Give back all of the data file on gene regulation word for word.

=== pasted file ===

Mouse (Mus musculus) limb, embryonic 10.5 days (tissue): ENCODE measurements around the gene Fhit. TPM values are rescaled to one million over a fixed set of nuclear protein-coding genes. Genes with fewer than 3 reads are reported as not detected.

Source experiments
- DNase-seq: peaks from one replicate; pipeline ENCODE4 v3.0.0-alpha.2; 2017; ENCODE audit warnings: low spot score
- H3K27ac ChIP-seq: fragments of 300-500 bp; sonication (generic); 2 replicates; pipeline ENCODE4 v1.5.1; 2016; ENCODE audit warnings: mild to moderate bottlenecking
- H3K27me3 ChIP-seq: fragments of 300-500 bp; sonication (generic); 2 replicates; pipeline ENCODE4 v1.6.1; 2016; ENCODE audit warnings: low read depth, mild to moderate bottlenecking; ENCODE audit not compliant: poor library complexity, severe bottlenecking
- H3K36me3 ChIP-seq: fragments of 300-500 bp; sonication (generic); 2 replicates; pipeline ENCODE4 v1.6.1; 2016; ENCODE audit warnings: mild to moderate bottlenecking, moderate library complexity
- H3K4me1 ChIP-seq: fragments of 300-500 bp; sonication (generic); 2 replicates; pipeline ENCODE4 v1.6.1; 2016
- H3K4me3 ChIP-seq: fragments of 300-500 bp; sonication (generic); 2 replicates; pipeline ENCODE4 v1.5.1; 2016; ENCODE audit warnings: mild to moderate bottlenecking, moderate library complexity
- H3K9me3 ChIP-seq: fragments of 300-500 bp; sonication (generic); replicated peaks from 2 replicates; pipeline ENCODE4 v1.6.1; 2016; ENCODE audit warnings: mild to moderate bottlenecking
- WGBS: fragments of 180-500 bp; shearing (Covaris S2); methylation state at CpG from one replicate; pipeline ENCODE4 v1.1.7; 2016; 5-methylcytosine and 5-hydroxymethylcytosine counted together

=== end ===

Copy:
Mouse (Mus musculus) limb, embryonic 10.5 days (tissue): ENCODE measurements around the gene Fhit. TPM values are rescaled to one million over a fixed set of nuclear protein-coding genes. Genes with fewer than 3 reads are reported as not detected.

Source experiments
- DNase-seq: peaks from one replicate; pipeline ENCODE4 v3.0.0-alpha.2; 2017; ENCODE audit warnings: low spot score
- H3K27ac ChIP-seq: fragments of 300-500 bp; sonication (generic); 2 replicates; pipeline ENCODE4 v1.5.1; 2016; ENCODE audit warnings: mild to moderate bottlenecking
- H3K27me3 ChIP-seq: fragments of 300-500 bp; sonication (generic); 2 replicates; pipeline ENCODE4 v1.6.1; 2016; ENCODE audit warnings: low read depth, mild to moderate bottlenecking; ENCODE audit not compliant: poor library complexity, severe bottlenecking
- H3K36me3 ChIP-seq: fragments of 300-500 bp; sonication (generic); 2 replicates; pipeline ENCODE4 v1.6.1; 2016; ENCODE audit warnings: mild to moderate bottlenecking, moderate library complexity
- H3K4me1 ChIP-seq: fragments of 300-500 bp; sonication (generic); 2 replicates; pipeline ENCODE4 v1.6.1; 2016
- H3K4me3 ChIP-seq: fragments of 300-500 bp; sonication (generic); 2 replicates; pipeline ENCODE4 v1.5.1; 2016; ENCODE audit warnings: mild to moderate bottlenecking, moderate library complexity
- H3K9me3 ChIP-seq: fragments of 300-500 bp; sonication (generic); replicated peaks from 2 replicates; pipeline ENCODE4 v1.6.1; 2016; ENCODE audit warnings: mild to moderate bottlenecking
- WGBS: fragments of 180-500 bp; shearing (Covaris S2); methylation state at CpG from one replicate; pipeline ENCODE4 v1.1.7; 2016; 5-methylcytosine and 5-hydroxymethylcytosine counted together